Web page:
This video provides a good introduction to the potential benefits of PRA in implementing projects which benefit those normally excluded by conventional approaches. It contains interesting interviews with villagers who had previously participated in a PRA process. It also uses dramatised scenes to emphasise aspects of PRA, mostly concerning behaviour and attitudes. Which scenes have been scripted is sometimes confusing. Key points made are that marginalised people are usually not reached by conventional development approaches (03, 05, 30). The attitudes and behaviour of development workers and academics contributes to this (13, 37). PRA facilitates outsiders learning from villagers (08, 18) and overcomes conventional biases (34, 38). This is shown through the experience of Paraikulan villagers who worked with an NGO, SPEECH, to reclaim barren land. The outputs of PRA methods shown include mapping (19), wealth ranking (25), seasonality analysis (26), matrix ranking of problems (28), oral history (29), and Venn diagrams (32). Women were included in village development activities, through literacy classes and increased access to agricultural inputs (34). Villagers reflect on the subsequent activities to reclaim barren land and its impact on their lives (42), both in terms of production and increased confidence (44). A resident of another villager reports that the experience of Paraikulan set an example for other villagers (46).
In this WASH Talks video, Robert Chambers talks about the use of Rapid Action Learning (RAL) workshops, immersive research and participatory mapping methodologies in India with the purpose of checking what is actually happening on the ground, and learning from this, in relation to the national Swachh Bharat Mission (Gramin) (SBM-G) (clean India mission).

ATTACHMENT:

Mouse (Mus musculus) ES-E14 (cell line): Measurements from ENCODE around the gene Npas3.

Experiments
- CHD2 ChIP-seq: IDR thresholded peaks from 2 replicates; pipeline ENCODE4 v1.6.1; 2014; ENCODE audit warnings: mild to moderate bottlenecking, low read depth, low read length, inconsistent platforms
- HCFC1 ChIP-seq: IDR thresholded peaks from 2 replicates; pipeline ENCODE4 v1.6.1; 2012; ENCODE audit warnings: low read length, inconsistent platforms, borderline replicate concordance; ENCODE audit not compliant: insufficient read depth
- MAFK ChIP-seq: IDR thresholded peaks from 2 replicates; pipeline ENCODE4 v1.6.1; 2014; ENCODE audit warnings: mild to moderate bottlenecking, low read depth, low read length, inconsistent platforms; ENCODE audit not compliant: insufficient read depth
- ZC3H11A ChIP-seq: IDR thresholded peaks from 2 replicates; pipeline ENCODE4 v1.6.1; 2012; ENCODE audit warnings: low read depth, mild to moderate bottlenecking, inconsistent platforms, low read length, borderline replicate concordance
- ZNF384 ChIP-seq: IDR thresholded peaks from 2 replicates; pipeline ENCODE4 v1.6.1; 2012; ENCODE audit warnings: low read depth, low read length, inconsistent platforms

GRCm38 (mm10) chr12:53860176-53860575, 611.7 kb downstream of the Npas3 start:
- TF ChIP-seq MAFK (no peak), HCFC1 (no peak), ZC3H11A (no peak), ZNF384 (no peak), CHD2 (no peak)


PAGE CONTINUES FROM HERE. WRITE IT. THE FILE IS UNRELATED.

These methodologies have been developed and implemented with the Institute of Development Studies (IDS), the Water Supply and Sanitation Collaborative Council (WSSCC), WaterAid, Delhi University and the Indian government.
This is a digital resource that allows users to direct and monitor their learning on facilitation at their own pace. It has been compiled for use by a diversity of people who have different levels of understanding and practice of facilitation, and comprises two CDs. The first is designed to give the user a choice of learning pathways appropriate to their interest or needs. These include personal assessment and reflection, interactive games and exercises, video clips and stimulating questions to challenge and probe the learnerÆs thinking processes. The second CD is aimed at those who would like to think about training others to become better facilitators and includes a comprehensive set of training materials and some video material of other trainers in action.